Likely Stories: Slouching Towards Bethlehem by Joan Didion

Mar 24, 2016

Observations of a noted essayist who reflects with wit and charm on America in the 1960s.


I’m Jim McKeown, welcome to Likely Stories, a weekly review of fiction, non-fiction, poetry, and biographies. 

Ages ago, a friend recommended Miami, an extended essay by Joan Didion, but something about the style drove me away.  A page from my daily Book Lovers Calendar, a comment from my wife, and a book that had fallen behind a shelf all conspired to my reading Didion’s acclaimed book of essays, Slouching toward Bethlehem.  I decided to give her another chance. 

The first essay, “Some Dreamers of the Golden Dream,” tells the story of a woman accused of murdering her husband.  Joan began the essay with a description of San Bernardino, California, site of most of the story.  She writes, “…on the night of October 7, 1964, […] the moon was dark and the wind was blowing and she was out of milk, and Banyan Street was where, at about 12:30 a.m., her 1964 Volkswagen came to a sudden stop, caught fire, and began to burn.  For an hour and fifteen minutes Lucille Miller ran up and down Banyan Street calling for help, but no cars passed and no help came.  At three o’clock that morning, when the fire had been put out and the California Highway Patrol officers were completing their report, Lucille Miller was still sobbing and incoherent, for her husband had been asleep in the Volkswagen.  ‘What will I tell the children, when there’s nothing left, nothing left in the casket,’ she cried to the friend called to comfort her.  ‘How can I tell them there’s nothing left?’” (6).  I could not stop reading this 28-page essay.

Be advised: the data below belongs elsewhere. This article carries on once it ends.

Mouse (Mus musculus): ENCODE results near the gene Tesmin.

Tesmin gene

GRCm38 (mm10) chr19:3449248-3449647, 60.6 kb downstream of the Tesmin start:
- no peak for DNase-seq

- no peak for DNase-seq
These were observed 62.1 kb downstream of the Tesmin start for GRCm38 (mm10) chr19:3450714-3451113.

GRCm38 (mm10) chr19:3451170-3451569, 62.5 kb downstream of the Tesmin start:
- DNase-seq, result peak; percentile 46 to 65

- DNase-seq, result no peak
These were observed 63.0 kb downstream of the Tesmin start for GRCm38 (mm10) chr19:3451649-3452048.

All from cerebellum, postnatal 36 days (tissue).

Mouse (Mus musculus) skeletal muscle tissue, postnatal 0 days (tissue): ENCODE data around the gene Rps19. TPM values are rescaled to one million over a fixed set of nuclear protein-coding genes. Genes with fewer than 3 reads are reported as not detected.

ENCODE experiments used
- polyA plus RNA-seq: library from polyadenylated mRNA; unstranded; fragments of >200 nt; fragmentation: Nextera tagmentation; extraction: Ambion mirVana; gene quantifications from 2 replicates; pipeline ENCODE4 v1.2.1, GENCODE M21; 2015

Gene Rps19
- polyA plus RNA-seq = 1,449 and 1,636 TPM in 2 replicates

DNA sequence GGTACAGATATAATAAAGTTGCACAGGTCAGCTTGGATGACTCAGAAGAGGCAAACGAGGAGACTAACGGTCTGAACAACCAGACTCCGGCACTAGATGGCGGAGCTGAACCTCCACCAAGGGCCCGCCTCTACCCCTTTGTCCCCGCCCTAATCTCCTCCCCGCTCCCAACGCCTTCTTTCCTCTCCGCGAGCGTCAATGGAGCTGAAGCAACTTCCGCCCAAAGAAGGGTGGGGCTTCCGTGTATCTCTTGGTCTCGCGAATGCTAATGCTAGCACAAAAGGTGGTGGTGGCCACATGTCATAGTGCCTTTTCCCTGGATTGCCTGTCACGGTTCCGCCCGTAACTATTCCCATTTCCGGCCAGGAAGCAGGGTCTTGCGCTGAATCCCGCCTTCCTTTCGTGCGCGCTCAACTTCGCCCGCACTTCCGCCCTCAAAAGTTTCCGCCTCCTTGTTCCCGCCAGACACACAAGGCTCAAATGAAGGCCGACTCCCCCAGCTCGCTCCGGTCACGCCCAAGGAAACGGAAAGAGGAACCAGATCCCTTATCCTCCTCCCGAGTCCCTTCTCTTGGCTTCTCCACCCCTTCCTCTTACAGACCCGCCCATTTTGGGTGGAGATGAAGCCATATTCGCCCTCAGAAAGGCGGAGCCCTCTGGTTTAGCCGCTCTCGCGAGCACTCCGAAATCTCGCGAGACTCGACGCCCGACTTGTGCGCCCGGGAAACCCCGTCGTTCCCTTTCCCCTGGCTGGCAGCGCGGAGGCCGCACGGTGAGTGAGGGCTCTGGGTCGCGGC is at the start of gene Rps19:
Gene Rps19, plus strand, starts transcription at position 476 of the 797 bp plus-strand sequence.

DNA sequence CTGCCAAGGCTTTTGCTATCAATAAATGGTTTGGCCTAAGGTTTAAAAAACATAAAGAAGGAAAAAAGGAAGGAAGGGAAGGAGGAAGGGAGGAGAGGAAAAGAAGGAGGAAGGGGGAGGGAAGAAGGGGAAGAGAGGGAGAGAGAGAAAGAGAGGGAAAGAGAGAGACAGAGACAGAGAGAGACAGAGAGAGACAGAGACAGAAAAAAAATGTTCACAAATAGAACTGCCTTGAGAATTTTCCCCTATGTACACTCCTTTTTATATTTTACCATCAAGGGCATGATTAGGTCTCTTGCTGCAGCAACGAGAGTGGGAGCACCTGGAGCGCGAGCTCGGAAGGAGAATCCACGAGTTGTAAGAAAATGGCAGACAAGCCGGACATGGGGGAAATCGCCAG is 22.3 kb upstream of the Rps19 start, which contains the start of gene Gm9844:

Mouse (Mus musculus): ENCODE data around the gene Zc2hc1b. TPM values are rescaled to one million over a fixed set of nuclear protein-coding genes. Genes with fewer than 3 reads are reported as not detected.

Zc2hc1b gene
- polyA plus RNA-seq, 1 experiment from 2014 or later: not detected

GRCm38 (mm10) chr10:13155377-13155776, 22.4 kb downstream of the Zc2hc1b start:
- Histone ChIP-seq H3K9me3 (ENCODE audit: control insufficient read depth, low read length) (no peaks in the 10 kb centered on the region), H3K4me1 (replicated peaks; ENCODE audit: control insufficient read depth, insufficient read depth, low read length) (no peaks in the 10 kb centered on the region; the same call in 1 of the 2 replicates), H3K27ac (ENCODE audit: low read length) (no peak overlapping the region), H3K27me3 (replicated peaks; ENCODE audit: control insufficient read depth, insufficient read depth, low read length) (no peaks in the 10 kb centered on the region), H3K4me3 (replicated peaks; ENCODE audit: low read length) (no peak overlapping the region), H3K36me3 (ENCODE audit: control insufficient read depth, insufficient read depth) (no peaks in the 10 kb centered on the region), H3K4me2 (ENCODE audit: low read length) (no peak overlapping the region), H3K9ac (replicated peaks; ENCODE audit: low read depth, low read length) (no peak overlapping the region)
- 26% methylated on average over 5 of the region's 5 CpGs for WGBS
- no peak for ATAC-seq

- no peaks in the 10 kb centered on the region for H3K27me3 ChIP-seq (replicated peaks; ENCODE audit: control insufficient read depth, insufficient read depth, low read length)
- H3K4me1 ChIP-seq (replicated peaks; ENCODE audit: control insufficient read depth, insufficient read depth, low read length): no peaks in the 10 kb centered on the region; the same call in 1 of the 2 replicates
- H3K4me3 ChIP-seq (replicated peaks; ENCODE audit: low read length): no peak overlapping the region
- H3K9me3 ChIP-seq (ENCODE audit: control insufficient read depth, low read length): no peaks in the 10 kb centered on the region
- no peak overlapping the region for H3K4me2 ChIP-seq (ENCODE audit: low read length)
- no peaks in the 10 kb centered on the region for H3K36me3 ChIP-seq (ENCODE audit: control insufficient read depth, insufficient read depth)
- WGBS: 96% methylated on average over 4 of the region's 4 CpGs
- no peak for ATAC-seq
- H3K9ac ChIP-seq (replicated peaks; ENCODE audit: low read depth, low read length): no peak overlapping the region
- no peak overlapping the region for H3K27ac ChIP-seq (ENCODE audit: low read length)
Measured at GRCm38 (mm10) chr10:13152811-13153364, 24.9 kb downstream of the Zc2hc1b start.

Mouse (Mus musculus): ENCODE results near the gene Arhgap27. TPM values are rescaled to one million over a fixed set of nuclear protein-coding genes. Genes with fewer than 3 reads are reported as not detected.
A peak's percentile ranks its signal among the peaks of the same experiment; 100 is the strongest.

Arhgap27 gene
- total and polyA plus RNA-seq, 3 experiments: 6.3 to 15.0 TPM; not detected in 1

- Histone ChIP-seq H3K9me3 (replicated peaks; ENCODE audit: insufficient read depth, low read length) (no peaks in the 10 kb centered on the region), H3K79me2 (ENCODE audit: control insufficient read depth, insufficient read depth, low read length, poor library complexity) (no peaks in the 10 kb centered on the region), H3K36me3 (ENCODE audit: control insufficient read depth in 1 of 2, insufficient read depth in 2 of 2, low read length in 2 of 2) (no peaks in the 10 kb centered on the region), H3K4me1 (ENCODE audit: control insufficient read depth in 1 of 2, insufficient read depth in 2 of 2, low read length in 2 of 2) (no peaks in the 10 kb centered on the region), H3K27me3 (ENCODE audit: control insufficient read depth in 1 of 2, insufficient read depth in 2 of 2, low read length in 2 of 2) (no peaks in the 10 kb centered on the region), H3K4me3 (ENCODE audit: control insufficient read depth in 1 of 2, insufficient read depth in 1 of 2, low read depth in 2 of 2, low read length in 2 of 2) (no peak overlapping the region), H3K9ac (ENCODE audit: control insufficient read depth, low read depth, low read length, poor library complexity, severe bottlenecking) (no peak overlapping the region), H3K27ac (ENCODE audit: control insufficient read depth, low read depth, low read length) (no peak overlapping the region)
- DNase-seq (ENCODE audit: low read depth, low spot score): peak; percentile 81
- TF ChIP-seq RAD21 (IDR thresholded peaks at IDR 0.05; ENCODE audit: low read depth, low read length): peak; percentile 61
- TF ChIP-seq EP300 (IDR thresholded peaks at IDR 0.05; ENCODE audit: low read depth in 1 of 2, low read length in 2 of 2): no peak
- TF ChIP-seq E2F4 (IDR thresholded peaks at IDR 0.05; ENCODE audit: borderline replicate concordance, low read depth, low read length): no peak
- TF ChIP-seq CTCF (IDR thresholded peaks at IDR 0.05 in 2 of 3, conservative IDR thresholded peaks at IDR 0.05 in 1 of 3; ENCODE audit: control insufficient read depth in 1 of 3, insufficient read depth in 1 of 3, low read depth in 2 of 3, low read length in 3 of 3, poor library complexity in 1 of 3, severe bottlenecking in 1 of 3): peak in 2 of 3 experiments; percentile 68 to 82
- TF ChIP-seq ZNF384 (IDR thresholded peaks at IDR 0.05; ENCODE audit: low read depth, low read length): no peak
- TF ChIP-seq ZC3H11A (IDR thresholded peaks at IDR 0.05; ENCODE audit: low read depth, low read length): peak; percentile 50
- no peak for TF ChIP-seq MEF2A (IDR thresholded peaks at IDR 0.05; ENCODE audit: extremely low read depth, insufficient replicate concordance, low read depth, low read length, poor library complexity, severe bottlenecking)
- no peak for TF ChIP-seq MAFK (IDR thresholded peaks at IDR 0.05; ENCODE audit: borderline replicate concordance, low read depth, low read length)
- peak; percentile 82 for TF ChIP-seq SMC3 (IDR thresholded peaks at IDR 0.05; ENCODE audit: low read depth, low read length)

Among other interesting essays was a piece on John Wayne, whom Didion admired since she was a child.  Eventually, she meets the Duke and recounts dinner at an exclusive restaurant with her husband, when suddenly three men appeared playing guitars.  She writes, “…all the while the men with the guitars kept playing, until finally I realized what they had been playing, what they had been playing all along: ‘The Red River Valley’ and the theme from The High and the Mighty.  They did not quite get the beat right, but even now I can hear them, in another country and a long time later, even as I tell you this” (41). 

Finally, I would like to share the opening paragraph of the title essay for the collection.  Didion writes, “The center was not holding.  It was a country of bankruptcy notices and public-auction announcements and commonplace reports of casual killings and misplaced children and abandoned homes and vandals who misspelled even the four-letter words they scrawled.  It was a country in which families routinely disappeared, trailing bad checks and repossession papers.  Adolescents drifted from city to torn city, sloughing off both the past and the future as snakes shed their skins, children who were never taught and would never now learn the games that had held the society together.  People were missing.  Parents were missing, Those left behind filed desultory missing-persons reports, then moved on themselves. // It was not a country in open revolution.  It was not a country under enemy siege.  It was the United States of America in the cold late spring of 1967” (84). 

How could I not continue reading Joan Didion’s Slouching toward Bethlehem after an essay that began this way?  5 stars

Likely Stories is a production of KWBU.  I’m Jim McKeown.  You can read my book blog at  Join me again next time for Likely Stories, and happy reading!